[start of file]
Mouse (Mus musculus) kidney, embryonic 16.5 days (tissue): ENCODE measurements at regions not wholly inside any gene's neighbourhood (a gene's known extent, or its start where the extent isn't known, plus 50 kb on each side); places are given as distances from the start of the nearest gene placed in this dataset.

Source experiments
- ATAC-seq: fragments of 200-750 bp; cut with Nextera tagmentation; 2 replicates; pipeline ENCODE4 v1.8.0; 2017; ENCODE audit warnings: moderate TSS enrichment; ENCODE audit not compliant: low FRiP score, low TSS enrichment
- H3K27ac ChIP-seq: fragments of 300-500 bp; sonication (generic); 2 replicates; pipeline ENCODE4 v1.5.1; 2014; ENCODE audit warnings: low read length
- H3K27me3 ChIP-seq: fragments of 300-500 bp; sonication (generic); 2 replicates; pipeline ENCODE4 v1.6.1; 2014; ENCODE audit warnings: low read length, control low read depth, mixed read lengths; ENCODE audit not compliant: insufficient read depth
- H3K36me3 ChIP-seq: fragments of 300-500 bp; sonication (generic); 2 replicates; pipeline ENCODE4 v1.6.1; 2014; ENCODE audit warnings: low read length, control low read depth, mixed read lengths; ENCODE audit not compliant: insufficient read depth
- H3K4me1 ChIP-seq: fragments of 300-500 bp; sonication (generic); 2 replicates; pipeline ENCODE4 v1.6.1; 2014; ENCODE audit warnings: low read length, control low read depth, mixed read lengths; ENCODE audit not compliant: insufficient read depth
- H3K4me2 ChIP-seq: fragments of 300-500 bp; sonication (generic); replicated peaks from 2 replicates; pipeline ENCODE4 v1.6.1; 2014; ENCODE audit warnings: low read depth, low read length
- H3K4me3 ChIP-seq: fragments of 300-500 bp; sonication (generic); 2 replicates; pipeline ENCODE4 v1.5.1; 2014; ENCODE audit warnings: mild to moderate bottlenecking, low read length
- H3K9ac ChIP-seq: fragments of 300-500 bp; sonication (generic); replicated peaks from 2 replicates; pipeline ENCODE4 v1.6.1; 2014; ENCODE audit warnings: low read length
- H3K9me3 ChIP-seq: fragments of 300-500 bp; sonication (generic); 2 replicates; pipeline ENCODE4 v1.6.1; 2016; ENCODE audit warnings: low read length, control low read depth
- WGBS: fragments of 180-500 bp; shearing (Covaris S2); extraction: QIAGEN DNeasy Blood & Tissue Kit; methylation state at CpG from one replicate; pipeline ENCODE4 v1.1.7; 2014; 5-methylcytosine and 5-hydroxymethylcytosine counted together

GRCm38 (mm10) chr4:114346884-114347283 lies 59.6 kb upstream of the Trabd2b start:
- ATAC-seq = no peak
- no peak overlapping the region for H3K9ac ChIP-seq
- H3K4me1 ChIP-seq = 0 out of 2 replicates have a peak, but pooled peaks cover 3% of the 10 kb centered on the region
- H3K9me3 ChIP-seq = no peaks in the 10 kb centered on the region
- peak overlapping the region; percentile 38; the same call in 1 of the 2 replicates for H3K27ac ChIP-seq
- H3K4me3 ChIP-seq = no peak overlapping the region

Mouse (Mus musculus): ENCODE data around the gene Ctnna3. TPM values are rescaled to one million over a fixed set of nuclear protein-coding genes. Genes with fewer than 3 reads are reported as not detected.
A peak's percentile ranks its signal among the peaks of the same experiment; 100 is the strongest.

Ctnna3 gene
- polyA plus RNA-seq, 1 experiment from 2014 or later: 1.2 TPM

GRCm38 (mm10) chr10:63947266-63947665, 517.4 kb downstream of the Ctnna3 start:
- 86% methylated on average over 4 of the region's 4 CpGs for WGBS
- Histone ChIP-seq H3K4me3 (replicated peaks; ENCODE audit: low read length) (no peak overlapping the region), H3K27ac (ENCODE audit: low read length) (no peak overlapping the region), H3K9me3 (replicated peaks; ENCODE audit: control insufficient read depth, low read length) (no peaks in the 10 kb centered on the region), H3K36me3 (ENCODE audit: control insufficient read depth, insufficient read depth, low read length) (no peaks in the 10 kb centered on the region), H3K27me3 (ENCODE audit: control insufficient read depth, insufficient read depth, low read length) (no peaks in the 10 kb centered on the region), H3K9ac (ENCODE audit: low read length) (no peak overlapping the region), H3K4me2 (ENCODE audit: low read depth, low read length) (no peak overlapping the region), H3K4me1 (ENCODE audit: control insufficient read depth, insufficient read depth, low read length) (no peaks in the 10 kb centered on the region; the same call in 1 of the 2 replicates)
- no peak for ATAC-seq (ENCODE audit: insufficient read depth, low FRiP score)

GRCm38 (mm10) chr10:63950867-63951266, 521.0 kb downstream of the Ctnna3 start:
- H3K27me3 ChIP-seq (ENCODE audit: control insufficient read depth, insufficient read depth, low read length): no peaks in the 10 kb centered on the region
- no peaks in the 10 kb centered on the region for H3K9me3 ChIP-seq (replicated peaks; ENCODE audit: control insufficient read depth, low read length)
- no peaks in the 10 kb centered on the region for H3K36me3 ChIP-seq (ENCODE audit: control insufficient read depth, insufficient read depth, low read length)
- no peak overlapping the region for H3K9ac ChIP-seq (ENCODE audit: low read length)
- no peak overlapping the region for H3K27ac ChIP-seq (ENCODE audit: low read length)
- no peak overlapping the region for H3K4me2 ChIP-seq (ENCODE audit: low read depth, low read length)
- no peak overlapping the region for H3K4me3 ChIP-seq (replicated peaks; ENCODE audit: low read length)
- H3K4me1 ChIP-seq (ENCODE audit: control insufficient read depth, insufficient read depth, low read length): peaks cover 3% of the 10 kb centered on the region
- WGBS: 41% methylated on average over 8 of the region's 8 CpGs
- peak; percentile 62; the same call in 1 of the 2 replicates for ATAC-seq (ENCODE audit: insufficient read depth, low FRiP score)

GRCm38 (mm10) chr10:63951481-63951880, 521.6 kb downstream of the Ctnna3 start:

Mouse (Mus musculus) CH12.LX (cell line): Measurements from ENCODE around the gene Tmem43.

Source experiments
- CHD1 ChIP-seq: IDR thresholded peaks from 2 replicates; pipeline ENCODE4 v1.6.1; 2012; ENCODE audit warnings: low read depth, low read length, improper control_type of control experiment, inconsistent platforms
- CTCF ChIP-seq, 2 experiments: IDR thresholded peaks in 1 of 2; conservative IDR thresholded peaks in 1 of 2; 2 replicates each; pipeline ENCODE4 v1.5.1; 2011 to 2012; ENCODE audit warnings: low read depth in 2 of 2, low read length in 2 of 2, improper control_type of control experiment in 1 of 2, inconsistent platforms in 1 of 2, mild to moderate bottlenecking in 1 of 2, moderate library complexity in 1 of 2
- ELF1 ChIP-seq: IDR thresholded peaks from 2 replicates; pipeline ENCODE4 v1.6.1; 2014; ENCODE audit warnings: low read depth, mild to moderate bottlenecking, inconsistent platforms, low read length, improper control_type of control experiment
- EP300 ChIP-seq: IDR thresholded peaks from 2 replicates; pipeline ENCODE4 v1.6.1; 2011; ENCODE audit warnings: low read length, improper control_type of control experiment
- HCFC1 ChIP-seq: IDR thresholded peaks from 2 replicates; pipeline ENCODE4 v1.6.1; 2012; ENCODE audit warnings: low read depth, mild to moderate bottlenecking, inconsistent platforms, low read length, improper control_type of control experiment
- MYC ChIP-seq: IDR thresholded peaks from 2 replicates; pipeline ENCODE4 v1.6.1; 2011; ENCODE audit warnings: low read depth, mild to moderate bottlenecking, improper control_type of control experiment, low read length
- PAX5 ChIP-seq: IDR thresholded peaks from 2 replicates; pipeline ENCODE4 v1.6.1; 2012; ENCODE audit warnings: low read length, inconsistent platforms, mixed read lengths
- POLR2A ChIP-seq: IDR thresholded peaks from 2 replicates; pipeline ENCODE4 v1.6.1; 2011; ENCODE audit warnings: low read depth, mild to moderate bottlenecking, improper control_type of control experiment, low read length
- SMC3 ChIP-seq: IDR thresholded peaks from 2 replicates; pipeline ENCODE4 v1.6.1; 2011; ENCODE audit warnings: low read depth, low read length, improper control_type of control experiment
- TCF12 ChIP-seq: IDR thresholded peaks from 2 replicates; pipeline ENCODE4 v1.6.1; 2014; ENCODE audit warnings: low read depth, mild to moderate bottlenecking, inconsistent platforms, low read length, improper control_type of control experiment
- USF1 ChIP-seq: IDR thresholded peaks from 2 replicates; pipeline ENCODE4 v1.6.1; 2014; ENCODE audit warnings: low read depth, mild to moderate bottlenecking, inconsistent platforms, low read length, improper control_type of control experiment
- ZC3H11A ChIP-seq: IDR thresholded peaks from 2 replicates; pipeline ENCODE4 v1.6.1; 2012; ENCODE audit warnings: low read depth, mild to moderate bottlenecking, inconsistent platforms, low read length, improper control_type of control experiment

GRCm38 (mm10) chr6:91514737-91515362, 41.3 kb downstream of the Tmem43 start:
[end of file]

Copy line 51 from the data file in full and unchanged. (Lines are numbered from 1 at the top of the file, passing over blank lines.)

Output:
- TCF12 ChIP-seq: IDR thresholded peaks from 2 replicates; pipeline ENCODE4 v1.6.1; 2014; ENCODE audit warnings: low read depth, mild to moderate bottlenecking, inconsistent platforms, low read length, improper control_type of control experiment